The paper intentionally excludes all post-COVID numbers to show the problem existed before the pandemic. The report also notes that the Department for Housing and Urban Development (HUD) is “artificially lowering” the number of homeless by excluding those living in quick resettlements and permanent supportive housing.

dispute about the matter

In recent years, Marbut has come under fire for turning down Housing First from those who believe the root cause of homelessness is a lack of affordable housing. They argue that mental health issues are only a small part of the problem.

Advocates also defend “a flexible approach,” stating that the security of a home will help homeless people thrive in treatment, work, education and health.

However, a study by the Manhattan Institute found that Housing First has done a poor job of tackling serious mental illness and drug addiction, as well as helping the homeless find employment and overcome social isolation.

Epoch Times photo
Pam Bejarno, 70, has been homeless for months at The Zone, a growing homeless camp in Phoenix. She’s had pretty much everything stolen from her, including her heart meds. Here she is sitting on a medical scooter in the scorching sun on September 18th. (Allan Stein/The Epoch Times)

According to the California Policy Lab, a nonpartisan research center at the University of California, 78 percent of vulnerable homeless people say they suffer from mental illness, and 50 percent say their mental illness has led to their homelessness. In addition, 75 percent of the vulnerable population reported experiencing substance abuse and 51 percent said using drugs or alcohol contributed to their homelessness. These results are based on an analysis of more than 64,000 surveys conducted in 2019.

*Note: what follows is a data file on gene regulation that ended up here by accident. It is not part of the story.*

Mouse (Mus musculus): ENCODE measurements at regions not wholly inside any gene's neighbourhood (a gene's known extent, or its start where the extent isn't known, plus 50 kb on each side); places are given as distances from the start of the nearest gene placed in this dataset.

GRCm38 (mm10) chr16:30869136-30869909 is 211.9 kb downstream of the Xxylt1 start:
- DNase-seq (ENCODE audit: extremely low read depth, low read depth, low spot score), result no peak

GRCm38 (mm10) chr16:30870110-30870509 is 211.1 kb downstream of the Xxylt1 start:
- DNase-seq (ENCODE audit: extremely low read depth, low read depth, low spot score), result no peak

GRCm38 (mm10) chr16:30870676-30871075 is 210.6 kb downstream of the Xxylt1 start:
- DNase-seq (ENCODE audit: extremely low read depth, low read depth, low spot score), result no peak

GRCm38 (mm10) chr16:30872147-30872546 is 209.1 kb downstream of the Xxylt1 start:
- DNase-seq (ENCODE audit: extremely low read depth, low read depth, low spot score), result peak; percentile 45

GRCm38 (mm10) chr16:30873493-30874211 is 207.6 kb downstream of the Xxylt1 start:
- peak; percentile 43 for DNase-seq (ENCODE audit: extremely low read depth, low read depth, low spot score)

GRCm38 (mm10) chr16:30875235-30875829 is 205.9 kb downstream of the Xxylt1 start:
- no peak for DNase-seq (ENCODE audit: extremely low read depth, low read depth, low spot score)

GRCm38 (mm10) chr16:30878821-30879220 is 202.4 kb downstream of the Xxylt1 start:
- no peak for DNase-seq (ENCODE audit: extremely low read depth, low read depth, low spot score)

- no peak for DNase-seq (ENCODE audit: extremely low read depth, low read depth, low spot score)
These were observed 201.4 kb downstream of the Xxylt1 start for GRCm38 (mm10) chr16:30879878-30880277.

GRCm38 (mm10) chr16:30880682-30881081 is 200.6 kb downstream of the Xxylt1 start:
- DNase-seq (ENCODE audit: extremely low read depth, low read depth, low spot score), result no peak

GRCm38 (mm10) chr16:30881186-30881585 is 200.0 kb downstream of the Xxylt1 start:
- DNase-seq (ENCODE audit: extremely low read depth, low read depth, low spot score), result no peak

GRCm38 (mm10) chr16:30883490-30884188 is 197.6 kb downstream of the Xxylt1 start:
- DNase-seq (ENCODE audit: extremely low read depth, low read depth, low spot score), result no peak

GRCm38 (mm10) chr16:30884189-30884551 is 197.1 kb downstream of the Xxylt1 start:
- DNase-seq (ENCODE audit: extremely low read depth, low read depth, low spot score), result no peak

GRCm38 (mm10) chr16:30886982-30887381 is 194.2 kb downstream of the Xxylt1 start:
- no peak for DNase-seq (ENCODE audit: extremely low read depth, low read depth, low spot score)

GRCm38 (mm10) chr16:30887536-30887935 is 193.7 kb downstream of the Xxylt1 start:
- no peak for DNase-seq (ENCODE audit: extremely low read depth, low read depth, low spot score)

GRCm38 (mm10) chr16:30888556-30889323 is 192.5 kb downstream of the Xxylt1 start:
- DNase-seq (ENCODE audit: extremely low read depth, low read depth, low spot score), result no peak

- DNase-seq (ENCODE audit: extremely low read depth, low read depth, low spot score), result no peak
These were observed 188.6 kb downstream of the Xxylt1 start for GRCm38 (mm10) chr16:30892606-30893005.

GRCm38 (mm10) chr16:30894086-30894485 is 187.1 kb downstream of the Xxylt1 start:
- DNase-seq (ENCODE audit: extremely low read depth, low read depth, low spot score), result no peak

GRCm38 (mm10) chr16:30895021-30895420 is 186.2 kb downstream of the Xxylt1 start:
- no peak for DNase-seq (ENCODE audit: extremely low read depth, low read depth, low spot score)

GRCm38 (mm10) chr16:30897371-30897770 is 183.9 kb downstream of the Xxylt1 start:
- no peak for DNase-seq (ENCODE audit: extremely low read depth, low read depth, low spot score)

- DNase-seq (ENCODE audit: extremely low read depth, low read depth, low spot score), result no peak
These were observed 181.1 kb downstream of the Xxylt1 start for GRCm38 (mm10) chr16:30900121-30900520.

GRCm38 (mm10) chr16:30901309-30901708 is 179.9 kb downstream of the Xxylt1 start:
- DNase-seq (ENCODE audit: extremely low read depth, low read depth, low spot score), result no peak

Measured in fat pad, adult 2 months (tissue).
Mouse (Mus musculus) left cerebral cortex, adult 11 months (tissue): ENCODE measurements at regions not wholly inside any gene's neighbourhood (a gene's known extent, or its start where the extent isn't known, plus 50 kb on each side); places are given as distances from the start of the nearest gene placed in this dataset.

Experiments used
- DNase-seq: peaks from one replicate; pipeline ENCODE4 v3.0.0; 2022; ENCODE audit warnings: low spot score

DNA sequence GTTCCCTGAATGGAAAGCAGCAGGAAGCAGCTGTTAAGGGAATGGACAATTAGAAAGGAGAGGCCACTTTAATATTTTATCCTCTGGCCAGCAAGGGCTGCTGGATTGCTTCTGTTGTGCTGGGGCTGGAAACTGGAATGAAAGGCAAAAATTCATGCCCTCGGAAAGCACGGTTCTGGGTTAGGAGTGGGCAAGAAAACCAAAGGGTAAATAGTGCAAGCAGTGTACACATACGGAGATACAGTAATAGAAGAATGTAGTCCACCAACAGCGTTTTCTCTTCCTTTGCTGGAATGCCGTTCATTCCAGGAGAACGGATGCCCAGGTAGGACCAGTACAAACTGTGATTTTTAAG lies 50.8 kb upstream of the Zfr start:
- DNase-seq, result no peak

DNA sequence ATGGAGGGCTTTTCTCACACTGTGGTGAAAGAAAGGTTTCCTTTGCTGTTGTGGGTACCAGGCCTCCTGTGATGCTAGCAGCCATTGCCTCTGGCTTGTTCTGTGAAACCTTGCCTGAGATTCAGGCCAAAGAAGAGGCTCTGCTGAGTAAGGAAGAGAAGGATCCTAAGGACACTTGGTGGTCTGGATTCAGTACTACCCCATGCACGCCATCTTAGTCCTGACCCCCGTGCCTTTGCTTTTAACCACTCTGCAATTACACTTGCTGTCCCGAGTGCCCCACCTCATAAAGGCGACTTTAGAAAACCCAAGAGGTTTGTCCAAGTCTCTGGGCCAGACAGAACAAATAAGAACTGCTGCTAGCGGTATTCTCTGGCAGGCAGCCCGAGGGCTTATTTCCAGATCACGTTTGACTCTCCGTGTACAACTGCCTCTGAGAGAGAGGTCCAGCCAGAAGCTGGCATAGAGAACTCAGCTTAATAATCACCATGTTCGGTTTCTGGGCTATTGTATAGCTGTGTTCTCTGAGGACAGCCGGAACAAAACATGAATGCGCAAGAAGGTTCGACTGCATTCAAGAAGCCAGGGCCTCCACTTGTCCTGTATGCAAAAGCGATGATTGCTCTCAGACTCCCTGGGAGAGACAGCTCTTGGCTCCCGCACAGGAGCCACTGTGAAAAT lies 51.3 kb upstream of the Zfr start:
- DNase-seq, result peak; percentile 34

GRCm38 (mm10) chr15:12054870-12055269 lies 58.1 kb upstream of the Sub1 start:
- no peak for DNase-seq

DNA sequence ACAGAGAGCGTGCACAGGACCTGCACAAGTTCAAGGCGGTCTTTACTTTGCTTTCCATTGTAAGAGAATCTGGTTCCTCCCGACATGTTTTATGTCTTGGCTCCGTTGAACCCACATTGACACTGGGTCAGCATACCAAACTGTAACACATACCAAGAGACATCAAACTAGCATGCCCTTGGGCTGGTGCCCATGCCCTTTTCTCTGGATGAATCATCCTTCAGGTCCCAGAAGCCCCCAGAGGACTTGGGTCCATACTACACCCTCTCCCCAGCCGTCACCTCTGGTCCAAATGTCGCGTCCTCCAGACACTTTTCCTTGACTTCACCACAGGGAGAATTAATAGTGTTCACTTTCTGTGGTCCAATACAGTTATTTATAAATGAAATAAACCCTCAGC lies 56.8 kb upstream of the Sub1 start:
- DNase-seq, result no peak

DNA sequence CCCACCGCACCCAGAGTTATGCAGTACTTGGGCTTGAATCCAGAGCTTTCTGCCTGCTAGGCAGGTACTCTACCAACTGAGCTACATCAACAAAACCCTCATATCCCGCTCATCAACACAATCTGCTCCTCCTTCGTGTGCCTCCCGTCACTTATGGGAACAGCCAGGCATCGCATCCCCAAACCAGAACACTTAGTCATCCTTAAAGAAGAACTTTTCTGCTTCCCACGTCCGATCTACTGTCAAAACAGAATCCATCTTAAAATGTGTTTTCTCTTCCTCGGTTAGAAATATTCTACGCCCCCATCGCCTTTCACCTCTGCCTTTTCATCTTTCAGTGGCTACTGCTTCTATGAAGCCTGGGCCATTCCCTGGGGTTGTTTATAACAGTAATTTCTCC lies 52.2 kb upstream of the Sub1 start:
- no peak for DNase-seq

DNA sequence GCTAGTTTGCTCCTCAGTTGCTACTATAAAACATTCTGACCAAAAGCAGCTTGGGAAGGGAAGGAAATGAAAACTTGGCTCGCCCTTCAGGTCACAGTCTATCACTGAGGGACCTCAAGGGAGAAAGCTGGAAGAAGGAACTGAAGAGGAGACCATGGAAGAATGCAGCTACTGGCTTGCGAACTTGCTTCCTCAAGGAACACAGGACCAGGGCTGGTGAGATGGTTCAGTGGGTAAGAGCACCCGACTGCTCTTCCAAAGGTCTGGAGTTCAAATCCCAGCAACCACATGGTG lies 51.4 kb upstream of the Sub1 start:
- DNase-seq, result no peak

And California, according to Marbut, was the “perfect experiment” for Housing First because all federal and state homeless assistance funds go exclusively to the program. Despite this, homelessness in the state has risen faster than the national average.

According to Marbut, more homeless people die on the streets every day than American troops are killed abroad.

Bruce Chapman, founder and director of the Discovery Institute, compared the situation to the grim social conditions portrayed in Charles Dickens’ novels.

“It’s Dickensian; it goes back to the things you saw in the 18th and 19th centuries,” Chapman said over lunch. He called on the new Congress to reform the federal government‘s broken policies.

Though homelessness is most noticeable in America’s largest cities, it’s also a growing problem in rural areas, he noted.

Emel Akan

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Emel Akan writes on business and economics. Previously, she worked in the financial sector as an investment banker at JPMorgan. She graduated with a master’s degree in business administration from Georgetown University.